Git and GitHub Overview

Git is a free and open-source distributed version control system.

Install git and create a GitHub account

  • more about how to install git – here. There is a GUI option to use git, but I would recommend start (and probably stick with CLI)
  • Create GitHub account here

install git in Linux:

sudo apt install git-all

Set your user name and email address

every Git commit uses this information, and it is been added into the commits you start creating:

git config --global "Dmitry Golovach"
git config --global

Create a local git repository (project folder)

mkdir sandbox
cd sandbox
git init

Initialized empty Git repository in /home/cisco/sandbox/.git/

The idea: make changes in the repository, if it is in the state we want to record – commit.
Each file in the working directory can be in one of two states (check the status with git status command):

  • tracked
    • git knows about these files
    • can be unmodified, modified, or staged
  • untracked
    • everything else

The idea: change files – selectively stage these modified files and then commit all those staged changes

Once we add a new file – it will be untracked (it is new and uknown for git), but git recognizes that new file was added:

Staging environment – git add

To add a file to a commit, we first need to add it to the staging environment using git add command:

Commit – git commit

Now files are ready to commit using git commit -m “message” command. It’s good to add a comment about what has been changed in this commit.

If we need to keep track of own code locally – don’t need to use GitHub. But it is always good to have a copy of repository somewhere else or for work in team => GitHub

GitHub – git push

Create a new repository and you can keep it Private (later change it to Public) or Public:

Quick notes how to work with GitHub:

push the commit in your branch to your new GitHub repo.

Note: if you have 2FA enabled (you probably should), follow the “Creating a personal access token for the command line” to use a Personal token as a password:

git remote add origin
git push -u origin master

As result files have been pushed to the GitHub:


Work with repository and files, once done

#Add the file to your local repo. Files are ready to be committed
git add <filename>

#Remove from staging (unstage)
git reset HEAD <filename>

#Commit the tracked changes. Files are aready to be pushed to remote repo
git commit -m "message"

#Remove commit and modify the file
git reset --soft HEAD~1

#Push the changes in your local repo up to the remote repo
git push -u origin master

Git commands:

  • git clone <url> : take a repository stored on a server (like GitHub) and downloads it
  • git add <filename(s)> : add files to the staging area to be included in the next commit
  • git commit -m "message" : take a snapshot of the repository and save it with a message about the changes
  • git commit -am <filename(s)> "message" : add files and commit changes all in one
  • git status : print what is currently going on with the repository
  • git push : push any local changes (commits) to a remote server
  • git pull : pull any remote changes from a remote server to a local computer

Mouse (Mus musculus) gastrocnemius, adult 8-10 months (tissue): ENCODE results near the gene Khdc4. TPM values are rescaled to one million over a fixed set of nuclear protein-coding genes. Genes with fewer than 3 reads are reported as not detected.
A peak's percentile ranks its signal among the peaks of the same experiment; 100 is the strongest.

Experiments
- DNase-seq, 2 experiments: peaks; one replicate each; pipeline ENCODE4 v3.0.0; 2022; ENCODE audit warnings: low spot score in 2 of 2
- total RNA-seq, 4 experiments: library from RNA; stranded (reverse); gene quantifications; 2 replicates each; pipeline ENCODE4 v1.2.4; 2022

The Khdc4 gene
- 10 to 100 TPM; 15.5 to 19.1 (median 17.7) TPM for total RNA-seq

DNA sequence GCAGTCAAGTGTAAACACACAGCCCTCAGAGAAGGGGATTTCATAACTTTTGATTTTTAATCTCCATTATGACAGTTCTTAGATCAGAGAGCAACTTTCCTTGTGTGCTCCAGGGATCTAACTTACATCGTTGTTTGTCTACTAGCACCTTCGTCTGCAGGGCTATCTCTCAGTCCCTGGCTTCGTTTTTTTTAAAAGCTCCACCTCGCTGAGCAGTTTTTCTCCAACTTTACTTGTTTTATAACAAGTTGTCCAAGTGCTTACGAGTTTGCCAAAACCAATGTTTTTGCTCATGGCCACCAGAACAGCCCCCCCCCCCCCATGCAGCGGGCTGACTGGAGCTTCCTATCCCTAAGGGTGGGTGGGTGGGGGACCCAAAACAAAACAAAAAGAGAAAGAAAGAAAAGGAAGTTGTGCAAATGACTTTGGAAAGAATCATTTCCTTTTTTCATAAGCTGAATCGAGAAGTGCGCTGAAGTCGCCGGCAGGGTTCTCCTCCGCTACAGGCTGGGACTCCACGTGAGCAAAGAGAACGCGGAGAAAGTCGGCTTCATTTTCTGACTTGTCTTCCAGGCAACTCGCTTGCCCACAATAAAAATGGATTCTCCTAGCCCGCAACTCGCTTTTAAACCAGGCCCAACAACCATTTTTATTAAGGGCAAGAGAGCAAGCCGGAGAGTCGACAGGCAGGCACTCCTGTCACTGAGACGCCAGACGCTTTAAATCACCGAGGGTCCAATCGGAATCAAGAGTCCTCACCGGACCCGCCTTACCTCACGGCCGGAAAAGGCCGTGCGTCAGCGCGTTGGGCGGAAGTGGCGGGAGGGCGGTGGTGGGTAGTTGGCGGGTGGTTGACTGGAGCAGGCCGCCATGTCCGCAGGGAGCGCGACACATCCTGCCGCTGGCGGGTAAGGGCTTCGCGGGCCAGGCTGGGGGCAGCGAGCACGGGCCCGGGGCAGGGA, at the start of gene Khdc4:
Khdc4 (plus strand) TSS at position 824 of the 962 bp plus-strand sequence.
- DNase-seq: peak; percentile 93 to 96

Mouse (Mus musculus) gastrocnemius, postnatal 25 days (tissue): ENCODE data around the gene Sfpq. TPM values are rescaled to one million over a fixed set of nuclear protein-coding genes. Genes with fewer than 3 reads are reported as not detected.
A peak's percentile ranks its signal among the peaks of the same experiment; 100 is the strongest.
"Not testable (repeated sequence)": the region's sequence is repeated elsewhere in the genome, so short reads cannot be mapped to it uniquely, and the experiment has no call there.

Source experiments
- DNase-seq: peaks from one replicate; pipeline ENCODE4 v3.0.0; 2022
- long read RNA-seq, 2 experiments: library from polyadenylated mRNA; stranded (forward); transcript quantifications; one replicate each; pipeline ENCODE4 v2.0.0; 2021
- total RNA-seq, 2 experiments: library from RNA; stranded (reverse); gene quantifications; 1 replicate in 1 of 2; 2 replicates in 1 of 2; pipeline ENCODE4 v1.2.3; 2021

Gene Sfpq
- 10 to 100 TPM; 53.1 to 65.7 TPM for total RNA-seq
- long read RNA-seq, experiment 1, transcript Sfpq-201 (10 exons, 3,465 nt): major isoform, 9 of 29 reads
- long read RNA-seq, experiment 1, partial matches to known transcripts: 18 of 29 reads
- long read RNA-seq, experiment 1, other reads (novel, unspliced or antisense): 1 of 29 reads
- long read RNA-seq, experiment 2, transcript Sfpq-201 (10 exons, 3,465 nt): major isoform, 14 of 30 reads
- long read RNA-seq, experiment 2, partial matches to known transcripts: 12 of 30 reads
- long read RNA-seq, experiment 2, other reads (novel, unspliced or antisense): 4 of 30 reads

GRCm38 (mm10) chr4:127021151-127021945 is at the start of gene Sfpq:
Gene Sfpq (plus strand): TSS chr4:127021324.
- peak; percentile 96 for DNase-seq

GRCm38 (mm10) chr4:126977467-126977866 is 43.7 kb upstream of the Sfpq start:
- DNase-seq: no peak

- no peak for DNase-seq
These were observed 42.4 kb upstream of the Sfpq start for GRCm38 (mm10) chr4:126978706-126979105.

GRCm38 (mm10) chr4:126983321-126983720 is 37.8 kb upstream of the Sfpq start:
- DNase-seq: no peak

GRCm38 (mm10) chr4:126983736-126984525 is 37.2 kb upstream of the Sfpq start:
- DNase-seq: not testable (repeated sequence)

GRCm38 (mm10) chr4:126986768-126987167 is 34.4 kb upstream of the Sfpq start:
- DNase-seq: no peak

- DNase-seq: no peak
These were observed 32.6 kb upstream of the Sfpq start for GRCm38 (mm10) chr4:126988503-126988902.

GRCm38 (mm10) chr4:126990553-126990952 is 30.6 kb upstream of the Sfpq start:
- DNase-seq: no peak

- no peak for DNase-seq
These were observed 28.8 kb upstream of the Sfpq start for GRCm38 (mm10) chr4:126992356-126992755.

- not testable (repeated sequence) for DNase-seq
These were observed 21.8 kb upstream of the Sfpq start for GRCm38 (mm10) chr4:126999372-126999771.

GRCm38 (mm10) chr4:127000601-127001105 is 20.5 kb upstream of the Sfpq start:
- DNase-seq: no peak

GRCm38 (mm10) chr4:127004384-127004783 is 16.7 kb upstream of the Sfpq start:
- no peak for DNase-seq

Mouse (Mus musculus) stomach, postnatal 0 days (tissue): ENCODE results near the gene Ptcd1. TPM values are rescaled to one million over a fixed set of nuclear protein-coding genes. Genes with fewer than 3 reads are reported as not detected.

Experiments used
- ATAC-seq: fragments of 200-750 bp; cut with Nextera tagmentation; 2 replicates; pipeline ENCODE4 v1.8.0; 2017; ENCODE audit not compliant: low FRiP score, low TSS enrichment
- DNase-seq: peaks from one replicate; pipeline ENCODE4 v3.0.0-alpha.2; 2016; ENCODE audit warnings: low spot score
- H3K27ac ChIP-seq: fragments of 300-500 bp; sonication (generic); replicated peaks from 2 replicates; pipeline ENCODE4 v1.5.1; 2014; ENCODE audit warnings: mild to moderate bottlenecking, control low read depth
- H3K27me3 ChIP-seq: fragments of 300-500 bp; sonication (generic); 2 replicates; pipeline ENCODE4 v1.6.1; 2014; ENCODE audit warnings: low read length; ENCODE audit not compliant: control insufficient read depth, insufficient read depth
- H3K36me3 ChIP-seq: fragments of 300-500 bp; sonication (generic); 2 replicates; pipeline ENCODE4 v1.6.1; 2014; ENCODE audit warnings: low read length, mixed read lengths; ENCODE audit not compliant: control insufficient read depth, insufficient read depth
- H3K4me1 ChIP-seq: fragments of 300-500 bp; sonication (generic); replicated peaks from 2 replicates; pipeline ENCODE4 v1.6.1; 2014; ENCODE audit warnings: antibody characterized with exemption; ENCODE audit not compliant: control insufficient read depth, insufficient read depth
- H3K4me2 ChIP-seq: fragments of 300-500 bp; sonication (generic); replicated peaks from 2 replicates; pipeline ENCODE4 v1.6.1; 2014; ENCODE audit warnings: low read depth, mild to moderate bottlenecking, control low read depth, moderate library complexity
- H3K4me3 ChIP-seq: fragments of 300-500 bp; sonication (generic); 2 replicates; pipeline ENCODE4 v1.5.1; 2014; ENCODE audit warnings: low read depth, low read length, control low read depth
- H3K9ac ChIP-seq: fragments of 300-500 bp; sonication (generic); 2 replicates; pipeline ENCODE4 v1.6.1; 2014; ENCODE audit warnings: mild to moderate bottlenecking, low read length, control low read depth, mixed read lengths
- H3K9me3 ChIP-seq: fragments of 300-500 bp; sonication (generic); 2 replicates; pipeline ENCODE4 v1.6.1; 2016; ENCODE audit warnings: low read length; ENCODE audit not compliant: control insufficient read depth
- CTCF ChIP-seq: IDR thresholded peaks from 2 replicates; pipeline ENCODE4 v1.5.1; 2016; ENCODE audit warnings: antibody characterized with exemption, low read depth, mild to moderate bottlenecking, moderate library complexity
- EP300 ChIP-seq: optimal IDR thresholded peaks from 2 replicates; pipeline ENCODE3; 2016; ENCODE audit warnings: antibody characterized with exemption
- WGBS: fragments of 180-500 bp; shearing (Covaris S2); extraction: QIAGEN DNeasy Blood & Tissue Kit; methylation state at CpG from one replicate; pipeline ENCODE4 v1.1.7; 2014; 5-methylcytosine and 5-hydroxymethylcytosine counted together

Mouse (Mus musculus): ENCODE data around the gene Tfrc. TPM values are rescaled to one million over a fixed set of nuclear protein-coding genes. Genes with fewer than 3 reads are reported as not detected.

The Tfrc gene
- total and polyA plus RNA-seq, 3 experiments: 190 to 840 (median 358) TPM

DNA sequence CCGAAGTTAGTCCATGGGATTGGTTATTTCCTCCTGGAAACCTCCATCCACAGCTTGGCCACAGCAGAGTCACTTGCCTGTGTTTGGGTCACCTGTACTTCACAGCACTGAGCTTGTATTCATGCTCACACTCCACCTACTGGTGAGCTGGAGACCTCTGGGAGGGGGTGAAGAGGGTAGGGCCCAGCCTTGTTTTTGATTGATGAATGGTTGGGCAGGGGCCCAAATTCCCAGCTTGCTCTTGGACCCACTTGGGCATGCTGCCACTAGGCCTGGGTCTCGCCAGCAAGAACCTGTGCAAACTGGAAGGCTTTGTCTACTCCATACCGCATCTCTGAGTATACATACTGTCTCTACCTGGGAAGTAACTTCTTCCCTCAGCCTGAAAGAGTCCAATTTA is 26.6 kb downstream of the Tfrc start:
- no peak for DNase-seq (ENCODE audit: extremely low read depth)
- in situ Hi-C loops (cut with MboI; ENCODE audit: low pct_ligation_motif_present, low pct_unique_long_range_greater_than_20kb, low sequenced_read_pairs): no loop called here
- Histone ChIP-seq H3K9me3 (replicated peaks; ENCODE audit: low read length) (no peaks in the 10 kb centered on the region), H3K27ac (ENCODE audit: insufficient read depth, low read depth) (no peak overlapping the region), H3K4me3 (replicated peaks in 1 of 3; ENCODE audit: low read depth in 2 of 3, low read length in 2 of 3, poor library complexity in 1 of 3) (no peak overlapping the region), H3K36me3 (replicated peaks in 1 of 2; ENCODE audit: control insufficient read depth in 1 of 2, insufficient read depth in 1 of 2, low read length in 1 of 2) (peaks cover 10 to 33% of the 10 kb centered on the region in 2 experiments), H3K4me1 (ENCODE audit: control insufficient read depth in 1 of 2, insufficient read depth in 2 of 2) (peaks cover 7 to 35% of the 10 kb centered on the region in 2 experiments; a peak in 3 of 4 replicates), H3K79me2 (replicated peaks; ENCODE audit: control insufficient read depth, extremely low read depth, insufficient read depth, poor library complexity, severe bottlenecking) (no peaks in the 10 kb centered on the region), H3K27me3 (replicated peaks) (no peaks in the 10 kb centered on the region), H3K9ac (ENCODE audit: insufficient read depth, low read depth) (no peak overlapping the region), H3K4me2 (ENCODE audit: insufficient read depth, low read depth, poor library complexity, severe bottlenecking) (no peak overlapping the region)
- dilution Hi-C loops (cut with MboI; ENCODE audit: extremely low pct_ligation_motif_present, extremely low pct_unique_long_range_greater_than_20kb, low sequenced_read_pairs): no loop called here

• git log : print a history of all the commits that have been made
  • git reflog : print a list of all the different references to commits
  • git reset --hard <commit> : reset the repository to a given commit
  • git reset --hard origin/master : reset the repository to its original state (e.g. the version cloned from GitHub)

More on Git

  • ‘Branching’ is a feature of Git that allows a project to move in multiple different directions simultaneously. There is one master branch that is always usable, but any number of new branches can be created to develop new features. Once ready, these branches can then be merged back into master.
  • When working in a Git repository, HEAD refers to the current branch being worked on. When a different branch is ‘checked out’, the HEAD changes to indicate the new working branch.
  • When merging a branch back into master, there is the possibility for merge conflicts to arise. These can be resolved in the same way discussed in Lecture 0.
  • Some Git commands related to branching:
    • git branch : list all the branches currently in a repository
    • git branch <name> : create a new branch called name
    • git checkout <name>: switch current working branch to name
    • git merge <name> : merge branch name into the current working branch (normally master)
  • Any version of a repository that is not stored locally on a device is called a ‘remote’. ‘Origin’ is used to refer to the remote from which the local repository was originally downloaded from.
  • Some Git commands related to remotes:
    • git fetch : download all of the latest commits from a remote to a local device
    • git merge origin/master : merge origin/master, which is the remote version of a repository normally downloaded with git fetch, into the local, preexisting master branch
      • Note that git pull is equivalent to running git fetch and then git merge origin/master
  • A ‘fork’ of a repository is an entirely separate repository which is a copy of the original repository. A forked repository can be managed and modified like any other, all without affecting the original copy.
  • Open source projects are often developed using forks. There will be one central version of the software which contributors will fork and improve on, and when they want these changes to be merged into the central repository, they submit a ‘pull request’.
  • A pull request can be made to merge a branch of a repository with another branch of the same repository or even a different repository. Pull requests are a good way to get feedback on changes from collaborators on the same project.
  • Note that forks and pull requests are both GitHub specific features.

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